Chitting potatoes: how and when to chit potatoes
Writer and expert grower Alys Fowler explains everything you need to know about chitting potatoes and how to get the most from your potato harvest
The potato’s ubiquitous role in so many cuisines around the world is down to its easygoing nature. No other food group is so cheap and nutritious, yet can be grown in such small spaces. It can be stored, easily transported and cooked quickly. Chitting potatoes is the first thing you need to do if you're growing your own. The dull days of winter lend themselves to this job, and we all do it.
Here's more on growing vegetables in pots.
- What is chitting potatoes?
- When to start chitting potatoes
- How do you chit potatoes?
- How to choose your potatoes
- When to plant out your chitted potatoes
- How far apart should I plant potatoes?
- Earthing up potatoes: what is it and why do we need to do it?
- Growing potatoes in a container
- When to harvest potatoes
- What is potato blight and how to avoid it?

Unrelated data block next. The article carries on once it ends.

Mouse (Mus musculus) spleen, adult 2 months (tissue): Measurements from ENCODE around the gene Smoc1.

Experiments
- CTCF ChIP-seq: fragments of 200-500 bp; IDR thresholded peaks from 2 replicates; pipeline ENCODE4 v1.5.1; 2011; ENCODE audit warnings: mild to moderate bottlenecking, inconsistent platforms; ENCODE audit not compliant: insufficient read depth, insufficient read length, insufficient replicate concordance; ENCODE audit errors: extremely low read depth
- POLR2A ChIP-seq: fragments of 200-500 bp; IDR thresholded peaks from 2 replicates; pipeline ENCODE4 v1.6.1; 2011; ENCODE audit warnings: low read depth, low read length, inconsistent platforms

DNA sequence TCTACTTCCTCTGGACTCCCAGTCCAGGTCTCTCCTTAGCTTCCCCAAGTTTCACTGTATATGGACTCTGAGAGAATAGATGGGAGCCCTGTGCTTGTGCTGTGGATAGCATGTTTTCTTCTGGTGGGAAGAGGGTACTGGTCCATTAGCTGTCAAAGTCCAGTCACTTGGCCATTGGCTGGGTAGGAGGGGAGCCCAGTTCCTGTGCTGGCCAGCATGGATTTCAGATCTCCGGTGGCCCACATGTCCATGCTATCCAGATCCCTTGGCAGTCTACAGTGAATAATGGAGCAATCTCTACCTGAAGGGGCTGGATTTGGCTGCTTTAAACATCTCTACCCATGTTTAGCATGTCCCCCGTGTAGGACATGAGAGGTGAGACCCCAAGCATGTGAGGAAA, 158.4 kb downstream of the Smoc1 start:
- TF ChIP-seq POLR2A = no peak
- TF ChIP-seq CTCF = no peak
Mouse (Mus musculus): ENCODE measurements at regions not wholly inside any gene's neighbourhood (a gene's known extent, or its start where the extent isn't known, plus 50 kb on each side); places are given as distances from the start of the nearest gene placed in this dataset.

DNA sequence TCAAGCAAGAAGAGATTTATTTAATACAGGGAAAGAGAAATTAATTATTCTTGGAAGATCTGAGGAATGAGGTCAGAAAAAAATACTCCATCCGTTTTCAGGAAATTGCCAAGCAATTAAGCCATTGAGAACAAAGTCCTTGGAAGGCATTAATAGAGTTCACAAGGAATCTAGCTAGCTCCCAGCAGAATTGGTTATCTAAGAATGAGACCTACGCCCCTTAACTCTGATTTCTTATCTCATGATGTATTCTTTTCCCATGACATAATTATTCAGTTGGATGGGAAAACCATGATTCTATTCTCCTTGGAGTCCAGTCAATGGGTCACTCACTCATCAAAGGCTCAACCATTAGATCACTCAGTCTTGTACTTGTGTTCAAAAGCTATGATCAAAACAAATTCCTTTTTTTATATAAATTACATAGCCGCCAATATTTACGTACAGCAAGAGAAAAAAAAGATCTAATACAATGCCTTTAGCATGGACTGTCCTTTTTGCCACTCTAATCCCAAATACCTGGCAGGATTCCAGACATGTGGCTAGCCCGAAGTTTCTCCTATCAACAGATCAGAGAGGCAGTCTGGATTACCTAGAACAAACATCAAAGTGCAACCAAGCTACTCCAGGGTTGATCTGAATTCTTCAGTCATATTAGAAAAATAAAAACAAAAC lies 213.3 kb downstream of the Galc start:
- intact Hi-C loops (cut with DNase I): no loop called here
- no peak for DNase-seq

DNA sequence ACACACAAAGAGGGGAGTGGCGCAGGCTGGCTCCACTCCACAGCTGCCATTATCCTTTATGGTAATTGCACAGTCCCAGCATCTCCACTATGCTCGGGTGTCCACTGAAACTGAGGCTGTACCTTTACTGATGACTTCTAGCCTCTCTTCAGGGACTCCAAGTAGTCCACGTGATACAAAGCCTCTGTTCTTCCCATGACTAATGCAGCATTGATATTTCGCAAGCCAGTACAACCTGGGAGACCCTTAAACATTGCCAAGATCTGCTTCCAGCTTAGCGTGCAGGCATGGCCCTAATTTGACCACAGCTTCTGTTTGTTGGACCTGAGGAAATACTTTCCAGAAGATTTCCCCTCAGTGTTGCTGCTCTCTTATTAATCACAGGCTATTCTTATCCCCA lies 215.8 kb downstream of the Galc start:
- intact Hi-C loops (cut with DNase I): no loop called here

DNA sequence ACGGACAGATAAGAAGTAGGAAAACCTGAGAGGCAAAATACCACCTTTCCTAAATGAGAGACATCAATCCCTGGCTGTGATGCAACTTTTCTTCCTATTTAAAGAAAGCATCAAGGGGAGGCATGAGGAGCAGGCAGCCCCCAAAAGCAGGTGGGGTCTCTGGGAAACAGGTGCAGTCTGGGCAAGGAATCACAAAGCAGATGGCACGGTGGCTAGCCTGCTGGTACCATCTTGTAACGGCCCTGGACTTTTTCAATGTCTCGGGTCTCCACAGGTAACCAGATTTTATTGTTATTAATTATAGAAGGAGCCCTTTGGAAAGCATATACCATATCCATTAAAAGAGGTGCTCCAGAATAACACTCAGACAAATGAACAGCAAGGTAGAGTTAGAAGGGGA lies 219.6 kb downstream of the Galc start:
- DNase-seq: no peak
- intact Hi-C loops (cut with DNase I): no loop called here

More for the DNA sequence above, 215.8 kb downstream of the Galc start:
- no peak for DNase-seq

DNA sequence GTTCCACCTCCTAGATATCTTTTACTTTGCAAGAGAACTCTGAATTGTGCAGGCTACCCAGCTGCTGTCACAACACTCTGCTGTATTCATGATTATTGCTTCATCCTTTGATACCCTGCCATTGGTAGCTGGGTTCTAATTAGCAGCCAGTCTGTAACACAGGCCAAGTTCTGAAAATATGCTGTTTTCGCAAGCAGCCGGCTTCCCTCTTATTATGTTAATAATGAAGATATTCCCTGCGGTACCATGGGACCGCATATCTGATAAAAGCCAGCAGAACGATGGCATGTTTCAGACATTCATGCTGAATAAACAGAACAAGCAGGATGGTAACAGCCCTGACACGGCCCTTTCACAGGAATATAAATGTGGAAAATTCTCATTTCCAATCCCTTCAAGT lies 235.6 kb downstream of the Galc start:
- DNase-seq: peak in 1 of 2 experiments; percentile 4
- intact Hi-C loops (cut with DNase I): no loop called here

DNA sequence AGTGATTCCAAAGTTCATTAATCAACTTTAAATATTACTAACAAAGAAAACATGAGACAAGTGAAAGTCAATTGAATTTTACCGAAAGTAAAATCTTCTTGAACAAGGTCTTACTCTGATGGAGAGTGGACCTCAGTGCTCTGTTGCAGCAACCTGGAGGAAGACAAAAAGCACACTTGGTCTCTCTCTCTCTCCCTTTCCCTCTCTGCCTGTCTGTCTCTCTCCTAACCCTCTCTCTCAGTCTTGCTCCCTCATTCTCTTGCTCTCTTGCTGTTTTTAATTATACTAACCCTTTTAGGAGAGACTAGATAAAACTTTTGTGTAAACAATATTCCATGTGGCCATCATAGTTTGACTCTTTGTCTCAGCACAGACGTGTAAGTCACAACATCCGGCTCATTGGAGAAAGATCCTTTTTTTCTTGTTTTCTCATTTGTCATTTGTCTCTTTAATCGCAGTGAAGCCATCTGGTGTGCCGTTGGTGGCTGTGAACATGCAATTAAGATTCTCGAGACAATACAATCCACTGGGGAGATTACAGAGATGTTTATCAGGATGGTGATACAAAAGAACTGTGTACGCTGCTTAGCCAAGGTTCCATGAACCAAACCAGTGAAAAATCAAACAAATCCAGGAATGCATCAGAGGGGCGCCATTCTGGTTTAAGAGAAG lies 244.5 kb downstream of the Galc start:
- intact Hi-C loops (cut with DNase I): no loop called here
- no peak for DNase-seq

- What is potato day?
- The best potatoes to grow
Everything you need to know about chitting potatoes
What is chitting potatoes?
Chitting potatoes means encouraging the tuber to produce strong, short, stubby green shoots before planting. It's the practise of making potatoes start to sprout before planting in the soil. Chitting is supposed to help a crop mature quickly after planting. Although, let's not forget that the soil temperature when you finally plant your potatoes is what makes the most difference.
When to start chitting potatoes
You'll need start buying seed potatoes in January and allowing them to 'chit' indoors from late January through to early February.